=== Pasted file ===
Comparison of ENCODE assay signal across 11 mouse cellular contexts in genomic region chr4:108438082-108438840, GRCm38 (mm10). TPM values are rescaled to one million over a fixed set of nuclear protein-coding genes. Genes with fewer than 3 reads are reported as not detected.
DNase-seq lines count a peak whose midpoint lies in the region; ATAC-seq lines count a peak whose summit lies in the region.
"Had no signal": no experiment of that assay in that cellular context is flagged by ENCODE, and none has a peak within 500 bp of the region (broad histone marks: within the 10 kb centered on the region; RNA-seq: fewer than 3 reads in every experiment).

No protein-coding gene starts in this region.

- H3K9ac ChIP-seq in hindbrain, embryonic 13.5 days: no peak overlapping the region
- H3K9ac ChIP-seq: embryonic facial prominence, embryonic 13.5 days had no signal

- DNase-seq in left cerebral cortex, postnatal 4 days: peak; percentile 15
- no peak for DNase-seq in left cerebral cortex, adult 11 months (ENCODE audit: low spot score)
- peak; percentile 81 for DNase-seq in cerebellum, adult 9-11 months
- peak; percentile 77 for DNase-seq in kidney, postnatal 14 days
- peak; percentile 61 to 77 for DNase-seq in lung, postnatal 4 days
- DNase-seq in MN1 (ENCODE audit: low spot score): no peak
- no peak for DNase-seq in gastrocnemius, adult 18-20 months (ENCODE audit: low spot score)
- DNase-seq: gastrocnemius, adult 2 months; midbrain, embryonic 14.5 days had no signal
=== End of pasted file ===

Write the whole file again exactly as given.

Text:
Comparison of ENCODE assay signal across 11 mouse cellular contexts in genomic region chr4:108438082-108438840, GRCm38 (mm10). TPM values are rescaled to one million over a fixed set of nuclear protein-coding genes. Genes with fewer than 3 reads are reported as not detected.
DNase-seq lines count a peak whose midpoint lies in the region; ATAC-seq lines count a peak whose summit lies in the region.
"Had no signal": no experiment of that assay in that cellular context is flagged by ENCODE, and none has a peak within 500 bp of the region (broad histone marks: within the 10 kb centered on the region; RNA-seq: fewer than 3 reads in every experiment).

No protein-coding gene starts in this region.

- H3K9ac ChIP-seq in hindbrain, embryonic 13.5 days: no peak overlapping the region
- H3K9ac ChIP-seq: embryonic facial prominence, embryonic 13.5 days had no signal

- DNase-seq in left cerebral cortex, postnatal 4 days: peak; percentile 15
- no peak for DNase-seq in left cerebral cortex, adult 11 months (ENCODE audit: low spot score)
- peak; percentile 81 for DNase-seq in cerebellum, adult 9-11 months
- peak; percentile 77 for DNase-seq in kidney, postnatal 14 days
- peak; percentile 61 to 77 for DNase-seq in lung, postnatal 4 days
- DNase-seq in MN1 (ENCODE audit: low spot score): no peak
- no peak for DNase-seq in gastrocnemius, adult 18-20 months (ENCODE audit: low spot score)
- DNase-seq: gastrocnemius, adult 2 months; midbrain, embryonic 14.5 days had no signal